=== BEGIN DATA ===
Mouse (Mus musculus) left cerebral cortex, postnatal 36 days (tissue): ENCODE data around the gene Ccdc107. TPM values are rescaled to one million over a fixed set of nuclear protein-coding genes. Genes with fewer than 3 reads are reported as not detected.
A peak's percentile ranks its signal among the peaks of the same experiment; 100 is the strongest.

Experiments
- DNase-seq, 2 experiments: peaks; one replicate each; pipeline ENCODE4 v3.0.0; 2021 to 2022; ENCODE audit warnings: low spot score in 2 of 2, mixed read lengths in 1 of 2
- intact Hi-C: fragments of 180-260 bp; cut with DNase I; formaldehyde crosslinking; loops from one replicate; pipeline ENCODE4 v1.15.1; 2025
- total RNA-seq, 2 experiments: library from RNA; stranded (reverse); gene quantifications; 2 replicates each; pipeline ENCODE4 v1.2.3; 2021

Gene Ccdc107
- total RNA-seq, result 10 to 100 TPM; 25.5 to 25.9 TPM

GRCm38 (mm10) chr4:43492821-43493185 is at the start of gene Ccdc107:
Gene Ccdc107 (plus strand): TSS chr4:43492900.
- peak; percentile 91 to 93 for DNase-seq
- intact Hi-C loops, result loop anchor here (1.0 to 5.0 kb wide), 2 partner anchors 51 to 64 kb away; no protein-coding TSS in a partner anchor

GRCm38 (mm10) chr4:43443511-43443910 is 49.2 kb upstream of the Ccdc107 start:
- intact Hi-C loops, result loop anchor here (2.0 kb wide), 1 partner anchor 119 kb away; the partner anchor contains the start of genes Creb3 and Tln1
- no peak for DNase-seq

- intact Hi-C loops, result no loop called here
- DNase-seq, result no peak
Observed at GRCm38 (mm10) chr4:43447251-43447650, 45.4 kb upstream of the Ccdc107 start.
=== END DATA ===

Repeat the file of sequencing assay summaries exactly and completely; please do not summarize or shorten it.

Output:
Mouse (Mus musculus) left cerebral cortex, postnatal 36 days (tissue): ENCODE data around the gene Ccdc107. TPM values are rescaled to one million over a fixed set of nuclear protein-coding genes. Genes with fewer than 3 reads are reported as not detected.
A peak's percentile ranks its signal among the peaks of the same experiment; 100 is the strongest.

Experiments
- DNase-seq, 2 experiments: peaks; one replicate each; pipeline ENCODE4 v3.0.0; 2021 to 2022; ENCODE audit warnings: low spot score in 2 of 2, mixed read lengths in 1 of 2
- intact Hi-C: fragments of 180-260 bp; cut with DNase I; formaldehyde crosslinking; loops from one replicate; pipeline ENCODE4 v1.15.1; 2025
- total RNA-seq, 2 experiments: library from RNA; stranded (reverse); gene quantifications; 2 replicates each; pipeline ENCODE4 v1.2.3; 2021

Gene Ccdc107
- total RNA-seq, result 10 to 100 TPM; 25.5 to 25.9 TPM

GRCm38 (mm10) chr4:43492821-43493185 is at the start of gene Ccdc107:
Gene Ccdc107 (plus strand): TSS chr4:43492900.
- peak; percentile 91 to 93 for DNase-seq
- intact Hi-C loops, result loop anchor here (1.0 to 5.0 kb wide), 2 partner anchors 51 to 64 kb away; no protein-coding TSS in a partner anchor

GRCm38 (mm10) chr4:43443511-43443910 is 49.2 kb upstream of the Ccdc107 start:
- intact Hi-C loops, result loop anchor here (2.0 kb wide), 1 partner anchor 119 kb away; the partner anchor contains the start of genes Creb3 and Tln1
- no peak for DNase-seq

- intact Hi-C loops, result no loop called here
- DNase-seq, result no peak
Observed at GRCm38 (mm10) chr4:43447251-43447650, 45.4 kb upstream of the Ccdc107 start.